Lastly, In response to employment challenges, we strongly encourage Member States to expand the scope of education by including entrepreneurial skills and training opportunities, and intergenerational partnerships for youth aligned to rapidly changing labor market needs, particularly in non-traditional fields, such as e-learning. My generation is very capable of taking the initiative into its own hands as we have all read from the news. We can teach them to direct that energy in a positive manner into the construction of the society. If we fail in this task an unemployed, frustrated and disappointed young person can have a very negative impact in his community.

We are very honored to present you our recommenda­tions, as we both know that UNESCO was the first UN System agency to define and develop specific programs for youth. It has acknowledged the fact that we, young people are assets and integral parts of development processes.

Therefore we are ready to engage in a constructive discussion in order to ensure the implementation of our recommendations and to find together a solution to our world’s unprecedented challenges.

Je vous remercie!

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The day that the world will remember

In yesterday’s meeting UNESCO decided clearly to admit Palestine as its full member. 173 countries taking part in the voting, 107 were in favour, 14 voted against and 52 abstained. Two-thirds majority was easily obtained. The atmosphere during the roll call voting was something I have never experienced in my life before. Every single person was following the vote with the understanding of the implications to the world politics. For a while UNESCO certainly was at the very stage of world’s attention.

U.S., Israel and Canada opposed fiercely and explained later that this was not the right time to push forward the candidacy, as the UN membership talks were still ongoing in New York. EU could not come up with a common stance as some abstained, some voted against and some in favour. Finland, Austria, France and Norway were among the EU supporters as Germany opposed.

              The Palestinian Foreign Minister addresses the General Conference.

U.S. and Israel might well cut their funding to UNESCO. U.S. pays a share of 22 % of UNESCO’s budget and this decision will naturally have severe implications to the organization’s work if carried through. For the American administration this was a question of Obama’s re-election but what consequences it will have to the peace process in Middle East will be seen in the future. As UK stated that the Palestinians have with this vote sent a clear message to the international community that the peace process must be speeded up.

I and my collegue Nasma addressed the General Conference on the final report of the Youth Forum. I will post this speech as it will be uploaded in Youtube and translated in English (as Nasma bravely used French, English and Arabic).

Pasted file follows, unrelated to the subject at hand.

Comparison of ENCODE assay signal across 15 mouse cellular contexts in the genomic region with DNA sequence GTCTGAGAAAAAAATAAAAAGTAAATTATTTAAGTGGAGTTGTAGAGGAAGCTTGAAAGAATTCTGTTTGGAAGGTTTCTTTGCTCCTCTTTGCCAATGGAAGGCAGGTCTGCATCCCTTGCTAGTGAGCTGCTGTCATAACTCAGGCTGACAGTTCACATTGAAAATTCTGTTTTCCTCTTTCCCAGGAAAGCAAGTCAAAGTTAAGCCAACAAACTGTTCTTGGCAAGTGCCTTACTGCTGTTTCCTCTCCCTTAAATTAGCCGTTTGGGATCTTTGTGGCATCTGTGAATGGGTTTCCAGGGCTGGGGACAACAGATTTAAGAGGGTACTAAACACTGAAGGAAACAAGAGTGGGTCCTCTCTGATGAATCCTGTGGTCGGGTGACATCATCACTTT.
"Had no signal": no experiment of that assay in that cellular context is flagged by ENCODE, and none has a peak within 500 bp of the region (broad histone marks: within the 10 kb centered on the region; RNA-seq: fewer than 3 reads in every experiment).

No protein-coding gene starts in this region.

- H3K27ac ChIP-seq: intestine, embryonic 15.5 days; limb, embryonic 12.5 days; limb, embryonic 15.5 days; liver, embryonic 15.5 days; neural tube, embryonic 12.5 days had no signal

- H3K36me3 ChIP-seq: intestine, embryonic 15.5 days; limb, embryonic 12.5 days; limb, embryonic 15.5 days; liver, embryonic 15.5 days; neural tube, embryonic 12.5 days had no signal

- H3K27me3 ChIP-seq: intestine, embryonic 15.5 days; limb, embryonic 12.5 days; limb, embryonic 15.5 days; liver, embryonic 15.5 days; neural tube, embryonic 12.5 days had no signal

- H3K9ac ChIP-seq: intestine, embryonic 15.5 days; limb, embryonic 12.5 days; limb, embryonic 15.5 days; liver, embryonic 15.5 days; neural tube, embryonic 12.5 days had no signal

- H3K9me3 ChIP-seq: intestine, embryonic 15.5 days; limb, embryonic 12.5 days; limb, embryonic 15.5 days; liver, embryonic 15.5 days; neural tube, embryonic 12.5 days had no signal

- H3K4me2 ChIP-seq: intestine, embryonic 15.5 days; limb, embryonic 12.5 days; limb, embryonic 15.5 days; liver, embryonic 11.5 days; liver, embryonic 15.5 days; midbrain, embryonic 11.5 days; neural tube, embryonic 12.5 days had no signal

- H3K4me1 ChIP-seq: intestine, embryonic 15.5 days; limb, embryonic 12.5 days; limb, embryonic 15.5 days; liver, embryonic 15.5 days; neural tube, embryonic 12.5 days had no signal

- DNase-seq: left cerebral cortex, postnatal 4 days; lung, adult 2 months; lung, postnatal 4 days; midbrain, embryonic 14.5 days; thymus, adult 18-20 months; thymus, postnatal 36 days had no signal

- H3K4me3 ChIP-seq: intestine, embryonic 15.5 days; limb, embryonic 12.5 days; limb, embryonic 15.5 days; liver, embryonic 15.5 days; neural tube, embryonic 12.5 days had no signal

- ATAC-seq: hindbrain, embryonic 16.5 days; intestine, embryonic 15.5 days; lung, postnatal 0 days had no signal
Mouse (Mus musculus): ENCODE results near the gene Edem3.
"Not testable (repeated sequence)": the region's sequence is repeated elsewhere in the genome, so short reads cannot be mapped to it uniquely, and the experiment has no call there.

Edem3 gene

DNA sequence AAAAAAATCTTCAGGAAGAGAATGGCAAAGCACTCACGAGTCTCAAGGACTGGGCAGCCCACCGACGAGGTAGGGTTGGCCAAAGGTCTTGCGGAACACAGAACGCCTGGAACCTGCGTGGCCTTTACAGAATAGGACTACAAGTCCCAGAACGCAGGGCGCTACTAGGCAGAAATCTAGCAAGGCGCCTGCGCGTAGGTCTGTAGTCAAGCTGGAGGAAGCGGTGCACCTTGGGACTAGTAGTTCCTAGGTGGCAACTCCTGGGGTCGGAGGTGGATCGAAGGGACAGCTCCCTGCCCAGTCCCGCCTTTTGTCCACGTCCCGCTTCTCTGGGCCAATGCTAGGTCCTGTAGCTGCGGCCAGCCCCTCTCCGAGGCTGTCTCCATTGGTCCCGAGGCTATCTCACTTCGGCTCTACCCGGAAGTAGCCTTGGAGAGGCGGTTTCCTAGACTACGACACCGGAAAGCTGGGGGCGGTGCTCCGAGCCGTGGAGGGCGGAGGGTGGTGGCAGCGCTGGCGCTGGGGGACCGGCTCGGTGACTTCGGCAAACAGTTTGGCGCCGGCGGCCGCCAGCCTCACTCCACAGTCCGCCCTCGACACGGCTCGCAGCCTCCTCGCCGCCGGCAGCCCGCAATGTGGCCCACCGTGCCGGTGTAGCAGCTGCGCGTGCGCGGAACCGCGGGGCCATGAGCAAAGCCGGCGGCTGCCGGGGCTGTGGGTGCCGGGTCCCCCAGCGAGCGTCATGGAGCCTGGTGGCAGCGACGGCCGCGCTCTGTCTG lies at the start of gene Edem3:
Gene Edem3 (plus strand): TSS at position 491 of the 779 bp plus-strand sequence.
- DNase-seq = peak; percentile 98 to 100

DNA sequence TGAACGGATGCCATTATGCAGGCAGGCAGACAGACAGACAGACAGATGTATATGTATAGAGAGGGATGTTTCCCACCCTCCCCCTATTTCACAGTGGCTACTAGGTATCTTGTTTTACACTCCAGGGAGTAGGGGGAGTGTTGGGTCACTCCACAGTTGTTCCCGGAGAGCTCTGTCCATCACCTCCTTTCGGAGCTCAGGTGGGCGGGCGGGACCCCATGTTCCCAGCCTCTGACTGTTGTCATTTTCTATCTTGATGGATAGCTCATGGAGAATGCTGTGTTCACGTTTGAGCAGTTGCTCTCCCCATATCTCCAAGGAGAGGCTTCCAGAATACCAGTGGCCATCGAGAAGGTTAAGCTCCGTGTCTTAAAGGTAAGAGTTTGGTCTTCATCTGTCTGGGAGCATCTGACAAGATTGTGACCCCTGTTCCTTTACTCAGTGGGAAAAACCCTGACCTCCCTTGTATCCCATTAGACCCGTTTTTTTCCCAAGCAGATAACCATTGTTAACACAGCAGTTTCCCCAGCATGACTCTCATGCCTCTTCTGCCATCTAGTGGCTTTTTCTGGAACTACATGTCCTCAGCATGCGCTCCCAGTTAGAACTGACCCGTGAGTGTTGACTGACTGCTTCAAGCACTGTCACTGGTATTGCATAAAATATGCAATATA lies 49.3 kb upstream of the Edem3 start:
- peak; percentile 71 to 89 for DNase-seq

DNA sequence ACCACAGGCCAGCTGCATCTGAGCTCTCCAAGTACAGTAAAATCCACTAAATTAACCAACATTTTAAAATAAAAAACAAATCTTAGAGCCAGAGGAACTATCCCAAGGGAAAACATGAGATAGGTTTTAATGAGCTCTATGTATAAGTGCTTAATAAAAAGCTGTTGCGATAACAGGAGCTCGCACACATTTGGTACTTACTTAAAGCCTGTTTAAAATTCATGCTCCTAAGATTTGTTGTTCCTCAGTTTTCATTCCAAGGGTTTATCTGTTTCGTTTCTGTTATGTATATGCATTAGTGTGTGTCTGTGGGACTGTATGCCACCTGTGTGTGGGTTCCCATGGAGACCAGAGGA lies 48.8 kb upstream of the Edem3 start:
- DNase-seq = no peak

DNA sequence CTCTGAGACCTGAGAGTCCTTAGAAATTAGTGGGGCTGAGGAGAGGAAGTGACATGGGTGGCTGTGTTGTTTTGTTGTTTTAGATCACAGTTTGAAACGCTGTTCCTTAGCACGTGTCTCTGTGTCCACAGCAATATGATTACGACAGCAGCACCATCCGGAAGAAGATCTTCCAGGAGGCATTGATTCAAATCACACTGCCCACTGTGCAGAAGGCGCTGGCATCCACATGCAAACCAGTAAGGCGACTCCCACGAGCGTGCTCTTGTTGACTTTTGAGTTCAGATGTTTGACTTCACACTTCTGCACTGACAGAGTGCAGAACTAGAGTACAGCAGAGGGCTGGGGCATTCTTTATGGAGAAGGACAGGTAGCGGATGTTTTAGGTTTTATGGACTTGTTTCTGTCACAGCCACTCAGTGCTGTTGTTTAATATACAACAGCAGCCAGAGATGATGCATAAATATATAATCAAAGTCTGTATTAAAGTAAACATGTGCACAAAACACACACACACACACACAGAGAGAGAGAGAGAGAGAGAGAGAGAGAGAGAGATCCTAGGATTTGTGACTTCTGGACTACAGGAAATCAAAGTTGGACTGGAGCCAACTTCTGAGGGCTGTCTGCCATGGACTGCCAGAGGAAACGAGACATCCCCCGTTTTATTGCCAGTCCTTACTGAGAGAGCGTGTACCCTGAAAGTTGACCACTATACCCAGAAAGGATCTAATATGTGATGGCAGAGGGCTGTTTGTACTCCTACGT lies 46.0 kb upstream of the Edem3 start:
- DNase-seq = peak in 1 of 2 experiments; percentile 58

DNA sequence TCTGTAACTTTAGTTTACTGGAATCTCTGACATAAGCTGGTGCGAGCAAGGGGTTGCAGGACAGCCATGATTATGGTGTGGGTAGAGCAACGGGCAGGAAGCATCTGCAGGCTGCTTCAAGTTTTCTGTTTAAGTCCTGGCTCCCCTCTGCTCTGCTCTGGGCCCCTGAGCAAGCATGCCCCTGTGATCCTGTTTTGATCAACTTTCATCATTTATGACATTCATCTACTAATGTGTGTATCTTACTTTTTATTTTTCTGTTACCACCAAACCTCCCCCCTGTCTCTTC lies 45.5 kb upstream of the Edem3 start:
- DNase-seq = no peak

You can find the final report in English here:

http://unesdoc.unesco.org/images/0021/002134/213427e.pdf

P.S. This blog just passed 1500 views. Not bad for existing only for two weeks.

UNESCO’s first impression

The 36th session of the UNESCO General Conference has been opened today. All the 193 member states appear to be present and the hallways of UNESCO are packed with ambassadors and ministers. The beauty of the national dresses is stunning as not all countries are accustomed in wearing the western suits. The chairman of the General Conference (GC) proved UNESCO to be a true cultural organization by delivering a large part of his speech by singing. Other planned musical performances followed. Director-General Irina Bokova also gave a great speech and talked lengthily about the Youth Forum at the opening ceremony.

The question of the Palestinian membership seems to be in the minds of the delegates in a way that takes focus away on the other issues in the agenda. We also discussed the affair in the Nordic cooperation meeting in the morning and it still remains unclear when and if the issue comes on the floor. As this is a highly political issue the outcome has sever implications on the future trajectory of UNESCO’s activities. I will remain seized on this matter as the UN jargon says.

I will meet with the UNESCO staff tomorrow to receive more information about the details on addressing the different committees on the results of the Youth Forum. The main speech to the GC will take place on Monday the 31st of October. This will be e very exciting opportunity to speak to hundreds of statesmen and ambassadors directly.

Big part of the conference is also to meet new interesting people and engage in fascinating conversations. It has been extremely inspiring to hear a story of a young woman who lived through the Tunisian revolution, to meet with representatives of NGO’s to hear more on their global projects and to see young and older people who have decided to act upon what they feel is right. It is absolutely amazing what a human being can do when setting her mind into it.

Greetings from Paris!

Check out the video from today to get an idea of the conference:

http://www.youtube.com/watch?v=7cDU1idYNdU&feature=player_embedded